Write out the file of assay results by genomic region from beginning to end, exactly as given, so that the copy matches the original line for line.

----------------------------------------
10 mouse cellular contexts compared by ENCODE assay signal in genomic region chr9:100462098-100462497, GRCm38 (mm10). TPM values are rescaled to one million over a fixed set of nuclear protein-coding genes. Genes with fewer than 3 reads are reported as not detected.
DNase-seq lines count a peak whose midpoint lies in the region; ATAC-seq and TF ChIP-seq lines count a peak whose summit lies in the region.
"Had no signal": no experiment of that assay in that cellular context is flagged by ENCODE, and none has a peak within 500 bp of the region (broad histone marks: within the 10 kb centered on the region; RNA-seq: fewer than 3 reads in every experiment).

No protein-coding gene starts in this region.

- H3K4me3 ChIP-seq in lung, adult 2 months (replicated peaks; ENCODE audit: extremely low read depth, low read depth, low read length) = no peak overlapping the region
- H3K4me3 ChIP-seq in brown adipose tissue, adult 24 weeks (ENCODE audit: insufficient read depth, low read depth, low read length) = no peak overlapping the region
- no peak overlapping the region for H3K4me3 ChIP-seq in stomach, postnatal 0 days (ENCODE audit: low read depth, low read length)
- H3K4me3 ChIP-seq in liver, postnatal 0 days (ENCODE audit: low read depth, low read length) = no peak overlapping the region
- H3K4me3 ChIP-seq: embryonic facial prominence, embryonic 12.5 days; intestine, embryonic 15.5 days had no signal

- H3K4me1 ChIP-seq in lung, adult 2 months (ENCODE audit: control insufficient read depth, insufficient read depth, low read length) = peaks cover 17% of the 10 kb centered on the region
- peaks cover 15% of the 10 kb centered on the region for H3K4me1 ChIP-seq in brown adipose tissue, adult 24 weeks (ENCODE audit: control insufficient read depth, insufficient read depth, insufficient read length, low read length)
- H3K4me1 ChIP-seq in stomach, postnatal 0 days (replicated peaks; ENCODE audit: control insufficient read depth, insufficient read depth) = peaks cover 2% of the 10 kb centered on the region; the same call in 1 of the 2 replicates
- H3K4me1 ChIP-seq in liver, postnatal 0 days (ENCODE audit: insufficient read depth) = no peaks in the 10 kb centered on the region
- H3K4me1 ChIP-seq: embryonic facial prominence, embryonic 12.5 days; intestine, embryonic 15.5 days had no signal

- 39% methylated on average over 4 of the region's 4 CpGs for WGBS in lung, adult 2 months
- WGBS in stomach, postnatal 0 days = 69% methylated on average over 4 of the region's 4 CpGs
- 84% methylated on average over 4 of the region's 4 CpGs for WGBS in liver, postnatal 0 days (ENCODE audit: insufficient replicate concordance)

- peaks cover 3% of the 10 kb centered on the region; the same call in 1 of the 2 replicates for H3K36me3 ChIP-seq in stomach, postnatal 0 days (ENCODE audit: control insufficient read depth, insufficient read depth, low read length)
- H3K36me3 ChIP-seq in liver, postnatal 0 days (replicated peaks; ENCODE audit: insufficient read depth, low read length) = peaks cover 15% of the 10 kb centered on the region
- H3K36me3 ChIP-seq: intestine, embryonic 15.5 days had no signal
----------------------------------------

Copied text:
10 mouse cellular contexts compared by ENCODE assay signal in genomic region chr9:100462098-100462497, GRCm38 (mm10). TPM values are rescaled to one million over a fixed set of nuclear protein-coding genes. Genes with fewer than 3 reads are reported as not detected.
DNase-seq lines count a peak whose midpoint lies in the region; ATAC-seq and TF ChIP-seq lines count a peak whose summit lies in the region.
"Had no signal": no experiment of that assay in that cellular context is flagged by ENCODE, and none has a peak within 500 bp of the region (broad histone marks: within the 10 kb centered on the region; RNA-seq: fewer than 3 reads in every experiment).

No protein-coding gene starts in this region.

- H3K4me3 ChIP-seq in lung, adult 2 months (replicated peaks; ENCODE audit: extremely low read depth, low read depth, low read length) = no peak overlapping the region
- H3K4me3 ChIP-seq in brown adipose tissue, adult 24 weeks (ENCODE audit: insufficient read depth, low read depth, low read length) = no peak overlapping the region
- no peak overlapping the region for H3K4me3 ChIP-seq in stomach, postnatal 0 days (ENCODE audit: low read depth, low read length)
- H3K4me3 ChIP-seq in liver, postnatal 0 days (ENCODE audit: low read depth, low read length) = no peak overlapping the region
- H3K4me3 ChIP-seq: embryonic facial prominence, embryonic 12.5 days; intestine, embryonic 15.5 days had no signal

- H3K4me1 ChIP-seq in lung, adult 2 months (ENCODE audit: control insufficient read depth, insufficient read depth, low read length) = peaks cover 17% of the 10 kb centered on the region
- peaks cover 15% of the 10 kb centered on the region for H3K4me1 ChIP-seq in brown adipose tissue, adult 24 weeks (ENCODE audit: control insufficient read depth, insufficient read depth, insufficient read length, low read length)
- H3K4me1 ChIP-seq in stomach, postnatal 0 days (replicated peaks; ENCODE audit: control insufficient read depth, insufficient read depth) = peaks cover 2% of the 10 kb centered on the region; the same call in 1 of the 2 replicates
- H3K4me1 ChIP-seq in liver, postnatal 0 days (ENCODE audit: insufficient read depth) = no peaks in the 10 kb centered on the region
- H3K4me1 ChIP-seq: embryonic facial prominence, embryonic 12.5 days; intestine, embryonic 15.5 days had no signal

- 39% methylated on average over 4 of the region's 4 CpGs for WGBS in lung, adult 2 months
- WGBS in stomach, postnatal 0 days = 69% methylated on average over 4 of the region's 4 CpGs
- 84% methylated on average over 4 of the region's 4 CpGs for WGBS in liver, postnatal 0 days (ENCODE audit: insufficient replicate concordance)

- peaks cover 3% of the 10 kb centered on the region; the same call in 1 of the 2 replicates for H3K36me3 ChIP-seq in stomach, postnatal 0 days (ENCODE audit: control insufficient read depth, insufficient read depth, low read length)
- H3K36me3 ChIP-seq in liver, postnatal 0 days (replicated peaks; ENCODE audit: insufficient read depth, low read length) = peaks cover 15% of the 10 kb centered on the region
- H3K36me3 ChIP-seq: intestine, embryonic 15.5 days had no signal